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Ontario Government Supports Grain And Oilseed Farmers

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Ontario Government Supports Grain And Oilseed Farmers

Risk Management Program To Help Farmers Compete And Succeed

Office of the Premier

The provincial government is supporting Ontario's 25,000 grain and oilseed producers with a new risk management program that will provide the stability they need to compete and succeed in the global economy, Premier Dalton McGuinty said today.

"Farmers are the backbone of our rural communities and they help put food on tables across this province," said Premier McGuinty. "We're standing behind our farmers so they can succeed in international markets and continue to strengthen our economy and build opportunity in rural Ontario."

The Risk Management Program is a three-year pilot program designed to help farmers offset losses caused by low grain and oilseed commodity prices. The program will begin with the 2007 crop year. Farmers must enroll for the full three years but their premiums will be waived in the first year.

The province will fund the three-year program at the traditional 40 per cent share, while continuing to encourage the federal government to provide its 60 per cent share.

"We recognize that, from time to time, these producers encounter extraordinary pressures on their incomes," said Leona Dombrowsky, Minister of Agriculture, Food and Rural Affairs. "That's why we are keeping our promise to provide effective risk management programming that will help them compete in the world marketplace."

The Risk Management Program was developed in consultation with the Ontario Federation of Agriculture and representatives of the grain and oilseed sector.

"We are very pleased with the announcement today of the Risk Management Program for Ontario grain and oilseed producers," said Leo Guilbeault, Chair of the Grain and Oilseed Safety Net Committee. "We would like to thank the McGuinty government for committing to their share of RMP and their support for Ontario's Grain and Oilseed industry. This is one more step towards helping to ensure the long term viability of Ontario agriculture."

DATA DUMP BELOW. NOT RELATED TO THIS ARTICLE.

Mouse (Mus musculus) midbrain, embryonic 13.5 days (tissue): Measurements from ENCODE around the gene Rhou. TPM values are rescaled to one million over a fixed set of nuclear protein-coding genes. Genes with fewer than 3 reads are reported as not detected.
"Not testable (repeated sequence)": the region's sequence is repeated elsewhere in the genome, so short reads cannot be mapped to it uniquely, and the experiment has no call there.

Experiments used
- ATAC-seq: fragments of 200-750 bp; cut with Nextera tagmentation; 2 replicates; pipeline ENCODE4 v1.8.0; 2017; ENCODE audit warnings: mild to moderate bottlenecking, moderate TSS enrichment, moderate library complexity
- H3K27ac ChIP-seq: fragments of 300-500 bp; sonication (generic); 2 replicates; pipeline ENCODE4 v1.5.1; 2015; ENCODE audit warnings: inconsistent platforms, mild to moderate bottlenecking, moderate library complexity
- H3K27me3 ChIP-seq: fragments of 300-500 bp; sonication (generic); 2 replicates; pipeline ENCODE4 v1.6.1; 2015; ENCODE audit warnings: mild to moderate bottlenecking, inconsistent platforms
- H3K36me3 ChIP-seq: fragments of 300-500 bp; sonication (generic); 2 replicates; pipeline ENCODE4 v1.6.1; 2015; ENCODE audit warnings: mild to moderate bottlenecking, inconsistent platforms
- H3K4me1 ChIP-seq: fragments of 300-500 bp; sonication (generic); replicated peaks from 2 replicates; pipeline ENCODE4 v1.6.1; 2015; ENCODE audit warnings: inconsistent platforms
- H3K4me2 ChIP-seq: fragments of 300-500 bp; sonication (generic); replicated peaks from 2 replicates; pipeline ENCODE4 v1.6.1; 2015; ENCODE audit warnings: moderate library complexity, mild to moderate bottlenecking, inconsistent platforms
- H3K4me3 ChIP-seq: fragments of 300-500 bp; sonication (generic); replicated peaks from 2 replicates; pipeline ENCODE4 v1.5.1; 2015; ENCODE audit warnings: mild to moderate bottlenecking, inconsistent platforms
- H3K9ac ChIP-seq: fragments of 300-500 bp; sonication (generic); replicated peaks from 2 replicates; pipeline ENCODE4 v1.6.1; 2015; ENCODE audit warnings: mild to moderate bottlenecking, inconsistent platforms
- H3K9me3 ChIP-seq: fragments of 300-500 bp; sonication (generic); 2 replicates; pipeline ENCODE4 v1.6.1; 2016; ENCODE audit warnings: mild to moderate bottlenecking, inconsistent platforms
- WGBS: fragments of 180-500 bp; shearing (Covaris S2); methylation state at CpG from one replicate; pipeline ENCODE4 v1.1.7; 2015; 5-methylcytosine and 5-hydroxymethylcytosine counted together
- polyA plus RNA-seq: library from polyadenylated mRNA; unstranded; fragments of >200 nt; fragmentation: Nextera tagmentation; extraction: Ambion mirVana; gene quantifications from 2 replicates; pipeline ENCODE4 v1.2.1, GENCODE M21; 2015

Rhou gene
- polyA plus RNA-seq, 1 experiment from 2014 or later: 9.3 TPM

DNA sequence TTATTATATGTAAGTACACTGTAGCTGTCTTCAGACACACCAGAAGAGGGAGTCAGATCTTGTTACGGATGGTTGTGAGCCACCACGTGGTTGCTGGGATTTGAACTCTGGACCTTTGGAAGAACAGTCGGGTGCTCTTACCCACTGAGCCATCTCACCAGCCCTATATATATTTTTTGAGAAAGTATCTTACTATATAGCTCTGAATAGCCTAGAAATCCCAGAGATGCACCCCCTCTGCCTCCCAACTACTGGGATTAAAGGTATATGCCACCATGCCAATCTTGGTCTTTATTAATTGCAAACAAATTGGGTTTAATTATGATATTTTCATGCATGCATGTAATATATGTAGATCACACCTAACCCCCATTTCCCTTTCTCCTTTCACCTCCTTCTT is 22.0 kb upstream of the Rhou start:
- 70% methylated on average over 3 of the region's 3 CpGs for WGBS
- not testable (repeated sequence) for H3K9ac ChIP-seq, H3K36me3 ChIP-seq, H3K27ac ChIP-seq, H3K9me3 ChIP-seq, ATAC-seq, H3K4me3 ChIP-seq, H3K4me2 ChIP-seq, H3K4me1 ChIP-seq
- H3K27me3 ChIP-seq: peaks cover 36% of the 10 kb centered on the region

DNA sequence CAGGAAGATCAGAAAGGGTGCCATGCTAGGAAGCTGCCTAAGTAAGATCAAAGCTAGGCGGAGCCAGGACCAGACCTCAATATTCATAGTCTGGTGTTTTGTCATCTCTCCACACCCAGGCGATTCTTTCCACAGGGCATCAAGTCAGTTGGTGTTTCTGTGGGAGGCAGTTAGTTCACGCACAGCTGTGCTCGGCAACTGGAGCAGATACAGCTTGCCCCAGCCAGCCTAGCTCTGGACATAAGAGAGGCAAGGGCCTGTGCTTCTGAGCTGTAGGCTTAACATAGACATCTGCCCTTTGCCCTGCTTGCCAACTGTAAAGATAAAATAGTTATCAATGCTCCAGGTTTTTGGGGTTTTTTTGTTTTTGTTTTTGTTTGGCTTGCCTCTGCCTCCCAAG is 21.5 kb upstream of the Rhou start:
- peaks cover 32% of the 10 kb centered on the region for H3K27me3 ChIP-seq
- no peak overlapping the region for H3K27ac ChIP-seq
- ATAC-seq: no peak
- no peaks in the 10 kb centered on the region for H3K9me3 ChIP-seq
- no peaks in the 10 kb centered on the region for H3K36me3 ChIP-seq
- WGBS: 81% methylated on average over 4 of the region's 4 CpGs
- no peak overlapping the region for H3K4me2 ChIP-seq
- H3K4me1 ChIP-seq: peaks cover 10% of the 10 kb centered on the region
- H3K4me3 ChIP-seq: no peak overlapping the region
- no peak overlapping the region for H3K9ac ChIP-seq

"The Risk Management Program provides another tool for Ontario grain and oilseed farmers to help meet the challenges of a volatile international commodity market," said Geri Kamenz, President of the Ontario Federation of Agriculture. "We will be calling on the federal government to recognize this important program and to contribute to its success. This brings Ontario producers closer to the same type of companion programs that have stabilized farm incomes for our colleagues in Quebec."

Grain and oilseed production in Ontario is valued at about $1.7 billion, and is a key input into the livestock industry, the food processing industry and ethanol production.

The Risk Management Program is just one more example of how, working together, Ontarians have achieved results in rural Ontario. Other examples include:

  • Delivering more than $1 billion in farm income support over the past four years
  • Providing $55 million to Ontario farmers through the new Ontario Cost Recognition Top-Up Program, which provides a 40 per cent matching provincial contribution to the $400 million federal cost of production payment
  • Investing $12.5 million in a Pick Ontario Freshness strategy
  • Creating the five-year, $2.5-million Premier's Awards for Agri-Food Innovation Excellence -- 55 awards totaling $425,000 were presented this year across the province, and
  • Providing $6 million to the Ontario BioAuto Council, a multi-industry initiative to position the province as a global leader in manufacturing auto parts and other materials from agricultural and forestry feedstocks.

"Ontario farmers are among the most creative and innovative in the world, and together we're building a world-class agri-food sector in this province," said Premier McGuinty. "We're going to keep working together to help our farmers succeed so we can strengthen our economy and build prosperity for everyone."



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